I am not sure what the Deputy means by saying that the policy document has been postponed yet again. I only announced it in July and said it would be ready in 2006.
No, that is the electricity sector review, which is separate. The energy policy review was put in place when oil was approximately $35 per barrel. With regard to the security of gas supply, there is a tightness of supply which will probably get worse from 2006 to 2008. There are capacity constraints in the UK. The CER has warned about this. I have not yet received advice from the CER that it believes we will be without gas at any stage but that is a possibility. It has warned about scarcity of supply issues.
With regard to fiscal incentives in the budget, there is a tradition that no budgetary matters are discussed in the House prior to the Budget Statement. However, it is no secret that we are extremely pleased with the response on biofuels. We hope to encourage, through incentives, the use of renewables and energy efficiency. I made that clear previously and I will continue to push for it.
Will the Minister comment on the decision by the regulator some months ago to the effect that it was intended not to support wind generated electricity to any great extent in the future? To what extent will that impact on his alternative energy policy?
I warmly welcome the Minister's comments ruling out nuclear power as a future option in this country. I endorse those comments but I differ with him on one point. One of the main arguments against it, as well as the environmental one, is that economically it makes no sense. It is probably the most expensive form of power. Given that our renewable energy supplies are significantly cheaper at present than what the CER recognises as the price of a best new entrant gas supplier, the cheapest of the fossil fuels, what would limit the amount of renewables we should develop? This country has a remarkable abundance of wave, wind, biomass and tidal power. There are 21 different supplies of renewables. Why would we think of limiting it? Why not go for 100% energy from renewables within our lifetime?
That might be called selective hearing. I made a strong statement afterwards. I also made an active statement on the issue when introducing the latest feed-in tariffs, which are a help mainly to wind energy although not only to wind energy.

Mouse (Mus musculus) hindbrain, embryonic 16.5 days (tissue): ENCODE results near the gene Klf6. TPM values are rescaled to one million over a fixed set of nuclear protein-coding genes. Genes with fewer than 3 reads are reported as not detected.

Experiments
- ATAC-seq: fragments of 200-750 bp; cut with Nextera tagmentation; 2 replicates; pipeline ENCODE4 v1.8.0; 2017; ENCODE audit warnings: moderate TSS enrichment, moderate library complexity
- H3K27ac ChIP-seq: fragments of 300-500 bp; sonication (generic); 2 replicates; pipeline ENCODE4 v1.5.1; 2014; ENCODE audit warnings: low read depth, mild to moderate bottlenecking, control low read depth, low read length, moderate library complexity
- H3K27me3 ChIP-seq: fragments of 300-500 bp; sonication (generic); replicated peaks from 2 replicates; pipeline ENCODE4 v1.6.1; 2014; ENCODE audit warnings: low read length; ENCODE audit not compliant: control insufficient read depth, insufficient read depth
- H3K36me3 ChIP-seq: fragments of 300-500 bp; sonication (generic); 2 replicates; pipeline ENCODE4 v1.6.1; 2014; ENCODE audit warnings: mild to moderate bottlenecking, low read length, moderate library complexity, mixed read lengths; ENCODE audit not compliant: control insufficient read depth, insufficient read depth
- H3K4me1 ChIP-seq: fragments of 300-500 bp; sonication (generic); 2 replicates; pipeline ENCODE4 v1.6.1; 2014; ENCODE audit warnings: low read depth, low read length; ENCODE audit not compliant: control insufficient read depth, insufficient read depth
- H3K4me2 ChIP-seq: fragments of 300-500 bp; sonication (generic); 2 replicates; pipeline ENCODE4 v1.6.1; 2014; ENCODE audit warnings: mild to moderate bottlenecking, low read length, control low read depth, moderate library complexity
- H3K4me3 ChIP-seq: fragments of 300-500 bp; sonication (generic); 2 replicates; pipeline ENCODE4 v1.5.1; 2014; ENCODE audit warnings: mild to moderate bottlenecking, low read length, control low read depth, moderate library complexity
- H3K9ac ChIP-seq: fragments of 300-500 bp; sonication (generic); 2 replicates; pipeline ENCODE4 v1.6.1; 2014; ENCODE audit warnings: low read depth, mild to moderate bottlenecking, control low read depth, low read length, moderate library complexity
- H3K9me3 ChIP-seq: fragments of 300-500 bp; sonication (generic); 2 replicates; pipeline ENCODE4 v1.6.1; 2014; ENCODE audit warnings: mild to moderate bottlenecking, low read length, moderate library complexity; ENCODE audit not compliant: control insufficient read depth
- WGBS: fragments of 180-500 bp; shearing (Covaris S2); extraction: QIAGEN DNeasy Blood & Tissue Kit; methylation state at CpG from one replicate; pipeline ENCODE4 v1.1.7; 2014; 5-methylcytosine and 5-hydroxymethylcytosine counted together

With regard to Deputy Ryan's question about what would limit this, currently there are physical limitations on the grid. ESB Networks is working on this. It has a huge investment programme. The physical constraints of the system is one of the limitations. In addition, wind energy is not the solution to everything. There must be a back-up for every megawatt of wind energy that is produced to cater for the days when wind is not available. That is the reason we need to move into other areas, which the Deputy supports, whether that is biomass, tidal or current energy.
I welcome what Deputy Broughan has said publicly and what Deputy Eamon Ryan has said to me privately on this area. We should, if possible, work together to arrive at an agreed policy on renewables. It would be useful because the one thing this sector requires is stability and the ability to know what will happen over a 20 to 25-year period. That is required for the type of decision that must be made about investment in this area.
The grid is a problem. Why are we spending so many billions designing it in a way that does not suit renewables? Will the Minister give a direction to the ESB or the CER to change the investment so that spending on the grid supports renewables rather than, as is the case at present, spending money which blocks renewables?